Part IX of our series on Ransoming the Captive
Joseph J. Gross is someone has spent a lot of time studying the ransoming activity of the Trinitarian order. The interesting thing is, ransoming Christians out of prison was for them just one small step in the overall process of ransoming captives. Check out what he says:
“The aftercare of released captives returning to Christendom was an essential part of Trinitarian ransom activity. Trinitarians provided spiritual, moral and physical support to the repatriated. Many of those ransomed were too sick or weak to continue their journey home directly. Some had no one waiting to welcome them back. The obligatory quarantine was always imposed in times of pestilence.
In all these instances, the ransomed captives needed to be sheltered and fed and cared for, perhaps for several days or perhaps for several weeks. And so, it was necessary for the Trinitarian Order to have houses with a hospitale as part of the complex, especially in coastal cities and along the routes most traveled by the returning captives.”
When you ransom a captive, in other words, money is necessary. But it’s typically the smallest part of what’s needed. What’s needed? Love. The love of Christ, poured through you over the course of the former captive’s lifetime. Love in the form of all eight of the Works of Mercy that we’ve studied, performed not only once as a random act of kindness, but offered freely again and again in a comprehensive pattern of care, coordinated with the church as a whole, until the captive is free not only spiritually but in all three dimensions of human life: spirit, soul, and body.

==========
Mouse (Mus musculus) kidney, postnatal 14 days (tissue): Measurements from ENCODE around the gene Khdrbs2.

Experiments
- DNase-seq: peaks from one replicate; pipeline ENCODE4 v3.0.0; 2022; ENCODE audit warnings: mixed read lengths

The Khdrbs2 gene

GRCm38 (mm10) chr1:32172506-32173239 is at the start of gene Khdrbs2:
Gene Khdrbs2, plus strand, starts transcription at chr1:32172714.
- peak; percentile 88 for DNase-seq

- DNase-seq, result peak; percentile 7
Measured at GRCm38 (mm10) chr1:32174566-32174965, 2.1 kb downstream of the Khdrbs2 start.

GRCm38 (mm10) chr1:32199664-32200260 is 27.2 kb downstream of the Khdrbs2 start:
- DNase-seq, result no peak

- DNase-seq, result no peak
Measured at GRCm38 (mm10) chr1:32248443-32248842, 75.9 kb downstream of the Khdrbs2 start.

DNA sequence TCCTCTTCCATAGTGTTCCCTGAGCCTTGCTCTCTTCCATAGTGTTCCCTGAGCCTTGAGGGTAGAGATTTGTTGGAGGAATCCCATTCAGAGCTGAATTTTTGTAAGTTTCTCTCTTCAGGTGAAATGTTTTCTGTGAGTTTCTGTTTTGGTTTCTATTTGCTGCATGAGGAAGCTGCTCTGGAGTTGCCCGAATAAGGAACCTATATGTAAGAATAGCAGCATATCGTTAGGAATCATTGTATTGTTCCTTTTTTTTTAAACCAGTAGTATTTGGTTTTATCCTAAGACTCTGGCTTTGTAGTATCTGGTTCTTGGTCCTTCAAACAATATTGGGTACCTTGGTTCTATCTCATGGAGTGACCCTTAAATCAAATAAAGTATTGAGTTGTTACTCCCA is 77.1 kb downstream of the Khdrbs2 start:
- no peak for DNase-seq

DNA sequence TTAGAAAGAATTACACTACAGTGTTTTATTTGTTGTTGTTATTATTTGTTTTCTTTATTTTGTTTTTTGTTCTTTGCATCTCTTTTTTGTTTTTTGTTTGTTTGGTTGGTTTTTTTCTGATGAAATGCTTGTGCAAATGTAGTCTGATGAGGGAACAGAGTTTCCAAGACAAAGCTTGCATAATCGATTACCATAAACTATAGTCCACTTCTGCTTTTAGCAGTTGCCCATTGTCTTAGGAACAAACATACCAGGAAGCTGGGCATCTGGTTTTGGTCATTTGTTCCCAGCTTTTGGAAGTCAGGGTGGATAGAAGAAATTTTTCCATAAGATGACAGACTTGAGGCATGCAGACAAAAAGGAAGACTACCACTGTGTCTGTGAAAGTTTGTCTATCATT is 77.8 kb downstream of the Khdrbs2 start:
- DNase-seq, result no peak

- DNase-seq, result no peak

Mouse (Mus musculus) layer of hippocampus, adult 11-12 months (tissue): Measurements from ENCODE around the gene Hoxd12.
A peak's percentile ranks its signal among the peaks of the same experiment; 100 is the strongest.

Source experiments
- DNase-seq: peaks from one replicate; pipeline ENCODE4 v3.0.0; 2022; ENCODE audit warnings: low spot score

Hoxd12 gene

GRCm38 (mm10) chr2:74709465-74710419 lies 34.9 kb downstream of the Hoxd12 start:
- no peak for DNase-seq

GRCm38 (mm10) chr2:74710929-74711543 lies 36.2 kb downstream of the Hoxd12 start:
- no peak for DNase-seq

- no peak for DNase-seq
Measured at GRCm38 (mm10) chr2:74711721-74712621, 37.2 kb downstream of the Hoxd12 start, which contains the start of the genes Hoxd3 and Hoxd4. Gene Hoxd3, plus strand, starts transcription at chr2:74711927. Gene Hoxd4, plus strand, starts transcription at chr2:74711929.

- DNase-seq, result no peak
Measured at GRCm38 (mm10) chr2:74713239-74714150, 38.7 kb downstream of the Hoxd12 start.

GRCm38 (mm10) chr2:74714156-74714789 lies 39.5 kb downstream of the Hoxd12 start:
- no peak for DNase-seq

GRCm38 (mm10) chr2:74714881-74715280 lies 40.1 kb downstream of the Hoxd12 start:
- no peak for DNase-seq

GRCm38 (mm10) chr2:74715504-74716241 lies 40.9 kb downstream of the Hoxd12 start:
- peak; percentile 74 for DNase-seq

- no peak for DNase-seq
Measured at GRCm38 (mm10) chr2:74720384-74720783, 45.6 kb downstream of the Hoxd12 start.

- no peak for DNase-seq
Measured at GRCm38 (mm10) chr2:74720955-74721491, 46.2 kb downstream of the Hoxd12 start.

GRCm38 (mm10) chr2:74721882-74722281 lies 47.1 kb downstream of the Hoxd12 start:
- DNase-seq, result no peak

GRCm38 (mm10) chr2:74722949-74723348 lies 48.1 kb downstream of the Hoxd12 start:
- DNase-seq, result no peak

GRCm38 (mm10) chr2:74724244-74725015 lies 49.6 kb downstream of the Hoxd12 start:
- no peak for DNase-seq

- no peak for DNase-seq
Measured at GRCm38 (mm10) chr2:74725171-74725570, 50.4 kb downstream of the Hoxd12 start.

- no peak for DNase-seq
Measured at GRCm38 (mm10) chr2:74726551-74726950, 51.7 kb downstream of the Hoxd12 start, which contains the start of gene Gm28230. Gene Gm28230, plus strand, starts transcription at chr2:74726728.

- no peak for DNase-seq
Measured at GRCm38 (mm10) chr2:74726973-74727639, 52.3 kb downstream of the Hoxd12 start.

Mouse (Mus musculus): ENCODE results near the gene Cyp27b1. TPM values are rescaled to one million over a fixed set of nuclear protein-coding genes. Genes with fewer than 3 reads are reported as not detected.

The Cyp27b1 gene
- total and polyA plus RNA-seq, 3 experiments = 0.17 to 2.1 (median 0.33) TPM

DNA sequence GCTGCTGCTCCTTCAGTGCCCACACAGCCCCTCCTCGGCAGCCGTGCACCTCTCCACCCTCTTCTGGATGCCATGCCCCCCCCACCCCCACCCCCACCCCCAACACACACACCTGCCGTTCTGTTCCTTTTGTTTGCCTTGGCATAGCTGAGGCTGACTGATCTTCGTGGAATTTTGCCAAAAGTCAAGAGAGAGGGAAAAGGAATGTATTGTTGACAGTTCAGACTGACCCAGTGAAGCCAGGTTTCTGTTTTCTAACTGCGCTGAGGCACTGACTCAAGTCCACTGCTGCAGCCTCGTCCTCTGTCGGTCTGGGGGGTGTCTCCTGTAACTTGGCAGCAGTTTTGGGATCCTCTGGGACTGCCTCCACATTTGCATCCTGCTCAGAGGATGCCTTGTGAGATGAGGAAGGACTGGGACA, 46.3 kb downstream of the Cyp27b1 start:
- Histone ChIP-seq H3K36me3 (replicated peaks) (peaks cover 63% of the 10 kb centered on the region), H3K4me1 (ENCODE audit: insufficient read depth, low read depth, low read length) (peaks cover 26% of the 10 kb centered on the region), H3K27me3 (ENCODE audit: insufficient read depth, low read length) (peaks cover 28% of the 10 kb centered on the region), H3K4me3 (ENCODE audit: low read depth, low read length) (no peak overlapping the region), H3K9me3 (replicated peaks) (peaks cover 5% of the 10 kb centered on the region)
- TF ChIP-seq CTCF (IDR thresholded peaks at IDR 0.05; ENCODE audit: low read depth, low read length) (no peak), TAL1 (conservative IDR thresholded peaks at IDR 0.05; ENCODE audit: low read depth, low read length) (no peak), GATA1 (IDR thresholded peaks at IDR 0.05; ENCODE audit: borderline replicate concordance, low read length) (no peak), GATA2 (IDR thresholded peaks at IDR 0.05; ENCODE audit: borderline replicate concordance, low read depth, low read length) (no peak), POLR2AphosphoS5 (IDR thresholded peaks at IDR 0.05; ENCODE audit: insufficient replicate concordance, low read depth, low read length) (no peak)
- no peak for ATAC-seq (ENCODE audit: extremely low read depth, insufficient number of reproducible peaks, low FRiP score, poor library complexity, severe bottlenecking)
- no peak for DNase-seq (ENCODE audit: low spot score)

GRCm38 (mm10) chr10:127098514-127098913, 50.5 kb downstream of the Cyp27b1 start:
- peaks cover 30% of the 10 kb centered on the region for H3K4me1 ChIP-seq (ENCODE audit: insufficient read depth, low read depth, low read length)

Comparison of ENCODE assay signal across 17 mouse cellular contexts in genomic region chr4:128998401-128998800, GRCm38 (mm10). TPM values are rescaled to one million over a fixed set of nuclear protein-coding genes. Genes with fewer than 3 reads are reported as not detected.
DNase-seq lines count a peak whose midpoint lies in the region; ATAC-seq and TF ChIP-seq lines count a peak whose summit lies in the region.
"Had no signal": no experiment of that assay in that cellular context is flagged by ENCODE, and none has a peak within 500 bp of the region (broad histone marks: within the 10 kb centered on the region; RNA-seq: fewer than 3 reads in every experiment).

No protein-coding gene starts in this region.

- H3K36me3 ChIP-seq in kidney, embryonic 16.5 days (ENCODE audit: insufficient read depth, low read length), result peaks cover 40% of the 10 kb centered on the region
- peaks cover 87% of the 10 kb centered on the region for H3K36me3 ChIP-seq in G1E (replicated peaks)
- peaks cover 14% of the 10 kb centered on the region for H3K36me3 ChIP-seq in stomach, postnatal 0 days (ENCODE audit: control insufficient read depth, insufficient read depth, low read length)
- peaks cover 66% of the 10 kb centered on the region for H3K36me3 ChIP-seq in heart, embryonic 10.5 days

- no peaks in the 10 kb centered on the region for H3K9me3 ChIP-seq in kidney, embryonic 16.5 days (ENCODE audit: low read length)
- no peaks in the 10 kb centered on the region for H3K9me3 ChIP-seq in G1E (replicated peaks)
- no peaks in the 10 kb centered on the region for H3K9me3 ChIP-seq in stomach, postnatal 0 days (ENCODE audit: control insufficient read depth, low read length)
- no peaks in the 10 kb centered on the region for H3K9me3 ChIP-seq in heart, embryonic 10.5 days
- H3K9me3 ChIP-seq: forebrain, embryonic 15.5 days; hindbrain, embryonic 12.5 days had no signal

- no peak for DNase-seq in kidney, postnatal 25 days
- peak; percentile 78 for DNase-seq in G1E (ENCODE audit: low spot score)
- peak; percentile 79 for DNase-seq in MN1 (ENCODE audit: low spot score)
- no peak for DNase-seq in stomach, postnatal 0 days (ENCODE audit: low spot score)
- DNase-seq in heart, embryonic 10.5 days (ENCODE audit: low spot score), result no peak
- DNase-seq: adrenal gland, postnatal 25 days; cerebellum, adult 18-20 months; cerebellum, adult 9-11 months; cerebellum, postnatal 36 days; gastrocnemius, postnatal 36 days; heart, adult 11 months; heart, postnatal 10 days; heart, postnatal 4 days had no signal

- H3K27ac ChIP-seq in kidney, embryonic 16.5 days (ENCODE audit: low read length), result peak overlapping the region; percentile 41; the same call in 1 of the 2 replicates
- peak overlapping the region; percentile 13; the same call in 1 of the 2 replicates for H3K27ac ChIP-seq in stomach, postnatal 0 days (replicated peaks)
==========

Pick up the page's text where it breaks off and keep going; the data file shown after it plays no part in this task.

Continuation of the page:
David Platt wrote the book, Radical. In there he has a great quote from Elisabeth Elliot, whose husband, Jim Elliot, was killed on the mission field by the people he came to serve. Elisabeth went on to take his place. She devoted her life to serving in Jesus’ name the people who killed her husband. And she wrote this:
“Is the distinction between living for Christ and dying for Him after all, so great? Is not the second the logical conclusion of the first? Furthermore, to live for God is to die, ‘daily,’ as the apostle Paul put it. It is to lose everything that we may gain Christ. It is in thus laying down our lives that we find them.”
Elisabeth points out that Scripture does not classify dying a martyr’s death as extraordinary obedience. It’s ordinary obedience when you are following a Savior who died in a cross—a Savior who said that, once ransomed, you should take up your own cross and follow him in his history-length quest to free others—a quest so determined that it makes Oscar Schindler’s amazing generosity pale in comparison.
Of course we spend our fortunes to ransom others. That’s what ordinary Christians have always done.
Of course we use our time and energy to fall in love with captives and learn how to cooperate with Christ as he undertakes the very complex work of setting them free.
God uses Peter and John to heal the handicapped man at the Temple gate in Jesus’ name, and their own freedom of movement is immediately constrained, just as Jesus had warned them it would be. Jesus—and all those who ransom in his name—almost always bear the burdens they ransom as belonging to them and Jesus.
It is in carrying these burdens willingly, not in spiritualizing them into moral oblivion, that they mirror the friendship-love and reliable divine care of Christ to the world.
You want to be used by God to heal a lame man? Are you willing—ready and willing—to go to jail for that? Be beaten? Lay down your life?
Think carefully on that. Your answer will profoundly impact the way you love others, and how fully God can use you for his purposes for the remainder of your days.